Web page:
Braintree Rehabilitation Hospital

Parkinson Inpatient Rehabilitation Program at Braintree Rehabilitation Hospital

BraintreeThe BU Parkinson’s Disease and Movement Disorders Center has developed a specialized inpatient movement disorders program at Braintree Rehabilitation Hospital. This program focuses on patients with atypical and idiopathic PD as well as their unique cognitive, motor, and medication-related issues.  The program started in 2001 by Drs. Marie Saint-Hilaire, MD, Douglas Katz, MD, and Joy Depeiro, MD. In addition, the team includes physical, occupational, speech therapists, social workers, and nurses.  Approximately 100 inpatients are involved each year in the program, admitted from home or acute care settings. Dr. Anna Hohler serves as the current director of the Movement Disorders Program.

Upon admission, the initial goals of the team are to record a patient’s movement performance and cognitive function throughout the day and assess the impact on activities of daily living.  This information is used to identify particular problems specific to that individual, and establish a working diagnosis of the movement disorder to guide treatment decisions.  The next goal is to make appropriate medication adjustments to minimize impairments and optimize functional mobility.  During this process patients participate in individual- and group therapy sessions where team members treat and monitor movement and cognitive behavior.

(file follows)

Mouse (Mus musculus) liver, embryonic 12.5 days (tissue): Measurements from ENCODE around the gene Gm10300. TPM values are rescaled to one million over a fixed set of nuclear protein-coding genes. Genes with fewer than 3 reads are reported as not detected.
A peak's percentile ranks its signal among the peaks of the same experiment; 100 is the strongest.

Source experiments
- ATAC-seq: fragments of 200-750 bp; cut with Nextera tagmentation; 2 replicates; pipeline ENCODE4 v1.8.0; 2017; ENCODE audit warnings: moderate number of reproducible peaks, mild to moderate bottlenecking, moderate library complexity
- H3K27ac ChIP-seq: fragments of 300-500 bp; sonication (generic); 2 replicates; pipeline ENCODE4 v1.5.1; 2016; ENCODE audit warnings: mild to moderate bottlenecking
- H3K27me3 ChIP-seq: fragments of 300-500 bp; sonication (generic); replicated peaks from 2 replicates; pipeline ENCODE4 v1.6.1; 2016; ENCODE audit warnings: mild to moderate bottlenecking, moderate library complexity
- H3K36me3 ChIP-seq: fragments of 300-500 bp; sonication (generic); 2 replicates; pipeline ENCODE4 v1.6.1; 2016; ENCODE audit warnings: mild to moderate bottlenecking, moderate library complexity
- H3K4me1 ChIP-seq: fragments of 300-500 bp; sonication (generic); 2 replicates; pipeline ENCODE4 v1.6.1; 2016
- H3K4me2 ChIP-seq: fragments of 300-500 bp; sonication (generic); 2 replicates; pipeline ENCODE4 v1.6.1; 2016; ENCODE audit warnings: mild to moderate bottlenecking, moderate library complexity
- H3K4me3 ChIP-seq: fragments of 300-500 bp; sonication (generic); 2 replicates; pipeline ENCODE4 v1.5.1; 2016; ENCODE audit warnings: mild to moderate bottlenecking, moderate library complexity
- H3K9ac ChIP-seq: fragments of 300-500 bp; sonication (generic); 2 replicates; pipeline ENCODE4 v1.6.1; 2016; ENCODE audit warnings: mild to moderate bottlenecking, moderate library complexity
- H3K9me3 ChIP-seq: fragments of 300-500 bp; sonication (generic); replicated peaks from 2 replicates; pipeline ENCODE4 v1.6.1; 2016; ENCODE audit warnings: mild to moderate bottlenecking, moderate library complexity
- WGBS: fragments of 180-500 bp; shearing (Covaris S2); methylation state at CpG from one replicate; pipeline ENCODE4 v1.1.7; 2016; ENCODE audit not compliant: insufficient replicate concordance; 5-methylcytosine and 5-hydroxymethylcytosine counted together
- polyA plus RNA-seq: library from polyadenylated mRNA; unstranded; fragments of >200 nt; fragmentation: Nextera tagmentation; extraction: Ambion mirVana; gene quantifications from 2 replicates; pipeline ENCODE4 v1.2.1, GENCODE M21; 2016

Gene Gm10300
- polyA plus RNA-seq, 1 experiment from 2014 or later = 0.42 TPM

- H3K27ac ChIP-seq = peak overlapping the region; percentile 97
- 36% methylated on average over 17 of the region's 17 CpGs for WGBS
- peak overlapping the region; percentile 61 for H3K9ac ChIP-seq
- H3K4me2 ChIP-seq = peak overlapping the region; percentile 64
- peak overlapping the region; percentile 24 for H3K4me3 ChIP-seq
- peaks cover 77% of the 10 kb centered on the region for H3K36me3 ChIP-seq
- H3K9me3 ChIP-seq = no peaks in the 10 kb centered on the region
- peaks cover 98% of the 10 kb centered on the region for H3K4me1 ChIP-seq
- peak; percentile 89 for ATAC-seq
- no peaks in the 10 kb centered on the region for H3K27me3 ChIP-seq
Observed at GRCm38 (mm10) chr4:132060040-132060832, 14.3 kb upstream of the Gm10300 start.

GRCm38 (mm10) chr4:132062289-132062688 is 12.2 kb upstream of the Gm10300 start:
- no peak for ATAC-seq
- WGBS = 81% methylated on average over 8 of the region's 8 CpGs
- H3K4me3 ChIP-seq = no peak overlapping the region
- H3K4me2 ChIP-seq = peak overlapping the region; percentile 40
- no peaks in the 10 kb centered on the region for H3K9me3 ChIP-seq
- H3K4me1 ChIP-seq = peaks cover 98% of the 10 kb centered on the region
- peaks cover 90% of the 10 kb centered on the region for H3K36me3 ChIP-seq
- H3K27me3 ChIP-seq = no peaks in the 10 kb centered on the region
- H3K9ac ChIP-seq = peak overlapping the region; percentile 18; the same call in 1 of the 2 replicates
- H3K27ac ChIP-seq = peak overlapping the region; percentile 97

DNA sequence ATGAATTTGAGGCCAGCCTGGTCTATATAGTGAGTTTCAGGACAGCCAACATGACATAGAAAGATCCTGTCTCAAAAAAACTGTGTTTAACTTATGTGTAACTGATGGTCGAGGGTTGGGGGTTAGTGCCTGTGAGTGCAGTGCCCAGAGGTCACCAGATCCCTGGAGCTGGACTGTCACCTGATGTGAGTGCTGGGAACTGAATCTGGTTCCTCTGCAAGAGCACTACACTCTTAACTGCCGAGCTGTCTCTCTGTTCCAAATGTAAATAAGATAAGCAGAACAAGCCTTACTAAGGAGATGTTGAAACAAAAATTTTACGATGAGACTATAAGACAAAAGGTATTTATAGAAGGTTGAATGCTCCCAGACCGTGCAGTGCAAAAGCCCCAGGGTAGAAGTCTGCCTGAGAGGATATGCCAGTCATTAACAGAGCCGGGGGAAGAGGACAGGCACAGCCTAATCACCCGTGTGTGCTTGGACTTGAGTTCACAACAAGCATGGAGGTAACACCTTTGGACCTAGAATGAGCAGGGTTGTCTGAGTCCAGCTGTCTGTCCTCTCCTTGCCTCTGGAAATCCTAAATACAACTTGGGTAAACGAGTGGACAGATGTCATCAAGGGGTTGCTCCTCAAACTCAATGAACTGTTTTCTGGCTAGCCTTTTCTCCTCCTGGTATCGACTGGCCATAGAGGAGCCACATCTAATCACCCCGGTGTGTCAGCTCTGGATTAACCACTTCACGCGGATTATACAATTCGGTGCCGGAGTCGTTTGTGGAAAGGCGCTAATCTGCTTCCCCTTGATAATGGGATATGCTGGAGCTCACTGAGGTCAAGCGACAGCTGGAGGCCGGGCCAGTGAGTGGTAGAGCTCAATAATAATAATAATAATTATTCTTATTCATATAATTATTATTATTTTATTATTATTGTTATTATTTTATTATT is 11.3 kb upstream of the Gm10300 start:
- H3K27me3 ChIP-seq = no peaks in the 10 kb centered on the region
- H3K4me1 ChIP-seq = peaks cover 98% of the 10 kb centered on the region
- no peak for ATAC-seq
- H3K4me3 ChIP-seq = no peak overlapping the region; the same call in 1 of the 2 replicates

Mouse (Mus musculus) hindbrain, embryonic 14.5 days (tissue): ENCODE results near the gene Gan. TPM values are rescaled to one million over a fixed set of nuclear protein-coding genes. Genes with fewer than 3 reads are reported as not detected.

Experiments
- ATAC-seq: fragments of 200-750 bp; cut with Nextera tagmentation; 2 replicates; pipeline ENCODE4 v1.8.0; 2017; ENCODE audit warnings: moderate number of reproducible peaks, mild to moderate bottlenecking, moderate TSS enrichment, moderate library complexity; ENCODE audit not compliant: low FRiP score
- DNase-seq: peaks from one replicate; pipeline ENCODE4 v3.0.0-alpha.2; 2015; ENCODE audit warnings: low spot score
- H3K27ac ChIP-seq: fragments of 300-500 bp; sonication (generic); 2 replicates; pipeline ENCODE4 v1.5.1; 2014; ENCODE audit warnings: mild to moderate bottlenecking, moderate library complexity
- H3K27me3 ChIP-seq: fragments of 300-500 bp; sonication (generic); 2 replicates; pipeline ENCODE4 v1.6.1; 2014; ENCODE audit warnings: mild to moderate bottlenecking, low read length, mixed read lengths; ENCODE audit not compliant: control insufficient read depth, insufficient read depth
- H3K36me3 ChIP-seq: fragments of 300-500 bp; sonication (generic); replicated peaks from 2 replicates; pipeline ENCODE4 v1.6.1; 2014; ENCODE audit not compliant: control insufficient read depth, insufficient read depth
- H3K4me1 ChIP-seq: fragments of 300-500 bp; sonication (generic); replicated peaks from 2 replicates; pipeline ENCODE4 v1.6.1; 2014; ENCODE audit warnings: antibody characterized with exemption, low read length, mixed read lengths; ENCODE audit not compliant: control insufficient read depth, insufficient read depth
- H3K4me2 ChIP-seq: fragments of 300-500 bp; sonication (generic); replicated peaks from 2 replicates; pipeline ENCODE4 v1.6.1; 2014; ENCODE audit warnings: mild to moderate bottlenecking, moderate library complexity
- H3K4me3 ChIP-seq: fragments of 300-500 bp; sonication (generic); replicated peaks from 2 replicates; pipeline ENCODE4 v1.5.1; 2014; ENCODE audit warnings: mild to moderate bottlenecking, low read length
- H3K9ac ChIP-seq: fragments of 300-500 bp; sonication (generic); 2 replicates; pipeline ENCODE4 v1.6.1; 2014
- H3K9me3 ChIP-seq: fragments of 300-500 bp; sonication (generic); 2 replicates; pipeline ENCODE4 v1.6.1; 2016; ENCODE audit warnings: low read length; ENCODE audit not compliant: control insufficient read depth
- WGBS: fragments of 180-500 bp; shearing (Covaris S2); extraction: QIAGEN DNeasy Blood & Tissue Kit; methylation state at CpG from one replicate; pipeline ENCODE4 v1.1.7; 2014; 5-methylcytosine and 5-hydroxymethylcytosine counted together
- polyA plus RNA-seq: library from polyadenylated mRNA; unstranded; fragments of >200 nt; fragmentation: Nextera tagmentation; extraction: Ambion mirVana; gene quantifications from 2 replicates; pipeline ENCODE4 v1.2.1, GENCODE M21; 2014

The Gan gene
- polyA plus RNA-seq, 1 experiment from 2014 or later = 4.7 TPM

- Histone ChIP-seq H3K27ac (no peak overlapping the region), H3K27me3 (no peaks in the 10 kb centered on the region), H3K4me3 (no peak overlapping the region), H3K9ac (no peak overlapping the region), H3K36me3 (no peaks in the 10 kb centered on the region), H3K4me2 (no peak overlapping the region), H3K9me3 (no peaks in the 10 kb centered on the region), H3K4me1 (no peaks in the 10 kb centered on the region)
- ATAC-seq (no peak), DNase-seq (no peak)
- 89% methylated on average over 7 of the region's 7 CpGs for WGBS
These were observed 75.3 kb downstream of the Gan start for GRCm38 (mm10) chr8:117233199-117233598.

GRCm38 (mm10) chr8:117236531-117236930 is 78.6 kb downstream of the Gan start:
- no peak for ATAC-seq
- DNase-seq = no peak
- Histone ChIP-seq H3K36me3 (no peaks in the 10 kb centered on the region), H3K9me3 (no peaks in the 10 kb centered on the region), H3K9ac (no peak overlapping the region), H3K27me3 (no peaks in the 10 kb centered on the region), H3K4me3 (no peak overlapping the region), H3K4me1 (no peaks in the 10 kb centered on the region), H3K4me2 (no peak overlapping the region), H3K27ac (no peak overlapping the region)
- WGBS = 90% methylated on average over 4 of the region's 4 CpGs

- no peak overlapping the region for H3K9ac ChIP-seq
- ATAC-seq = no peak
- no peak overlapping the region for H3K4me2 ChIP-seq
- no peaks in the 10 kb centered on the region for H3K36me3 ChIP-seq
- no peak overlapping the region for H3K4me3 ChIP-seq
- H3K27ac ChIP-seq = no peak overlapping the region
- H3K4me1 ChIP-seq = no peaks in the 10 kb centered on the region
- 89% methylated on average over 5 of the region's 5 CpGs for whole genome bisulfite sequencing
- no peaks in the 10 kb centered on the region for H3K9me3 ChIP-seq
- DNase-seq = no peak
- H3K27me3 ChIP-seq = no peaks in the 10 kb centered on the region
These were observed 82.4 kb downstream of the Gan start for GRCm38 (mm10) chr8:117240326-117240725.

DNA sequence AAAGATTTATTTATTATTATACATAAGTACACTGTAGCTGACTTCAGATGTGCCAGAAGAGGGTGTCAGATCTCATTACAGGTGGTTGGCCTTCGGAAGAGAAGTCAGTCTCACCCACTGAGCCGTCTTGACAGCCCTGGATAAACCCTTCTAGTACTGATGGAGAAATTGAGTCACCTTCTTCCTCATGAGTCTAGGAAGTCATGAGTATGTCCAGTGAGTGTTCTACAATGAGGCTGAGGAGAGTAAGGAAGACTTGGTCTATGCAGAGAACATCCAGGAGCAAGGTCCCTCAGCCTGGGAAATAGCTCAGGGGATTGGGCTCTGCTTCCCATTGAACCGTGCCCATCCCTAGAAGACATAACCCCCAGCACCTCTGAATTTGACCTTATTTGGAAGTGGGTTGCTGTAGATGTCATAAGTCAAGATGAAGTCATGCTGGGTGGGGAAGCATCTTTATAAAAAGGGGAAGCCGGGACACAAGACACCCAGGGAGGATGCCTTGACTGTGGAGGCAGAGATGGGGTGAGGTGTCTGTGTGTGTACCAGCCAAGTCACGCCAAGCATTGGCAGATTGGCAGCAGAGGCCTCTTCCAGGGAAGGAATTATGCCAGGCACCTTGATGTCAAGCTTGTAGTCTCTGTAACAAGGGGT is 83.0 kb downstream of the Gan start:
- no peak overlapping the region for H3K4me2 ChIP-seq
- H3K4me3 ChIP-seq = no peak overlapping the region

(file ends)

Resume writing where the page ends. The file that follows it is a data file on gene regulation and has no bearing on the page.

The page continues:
Physical and occupational therapists evaluate patient’s functional status daily with a battery of short timed tests.  Impairment-level assessments are made twice weekly by neurologists: blood pressure, examining tremor, bradykinesia, rigidity, and other impairment-level elements of the UPDRS.  Once data are collected and evaluations are complete, patient cases are discussed at weekly movement disorders rounds attended by the patient’s therapy team and the movement disorders team.  A brief summary of any medication side effects or fluctuations of motor or cognitive status is presented to the movement disorders neurologists, who then direct appropriate medication adjustments.  The patient’s motor and cognitive function continues to be tracked and presented at the next round to determine the effectiveness of any medication changes.

In addition to carrying out daily motor and cognitive assessments, therapists and nursing staff are knowledgeable of the indications and potential side effects of the dopaminergic medication used in the treatment of extrapyramidal movement disorders.  Issues regarding administration of these medications with respect to meals and activities are emphasized.  The nursing staff is focused on management of dosage schedules, often challenging in patients with frequent dosing of multiple medications. 

The rehabilitation team monitors medication effects and side effects.  Education in-services are given to assure correct identification of parkinsonian signs and side effects including tremor, freezing, wearing-off phenomena, dyskinesias, hallucinations, and orthostasis.  Clinical responses are documented and tracked in relation to medication dosing.  These observations are key for medication adjustment decisions.

For information on this program please contact the BU Parkinson’s Disease and Movement Disorders Center at (617) 638-7737.

September 19, 2011
Primary teaching affiliate
of BU School of Medicine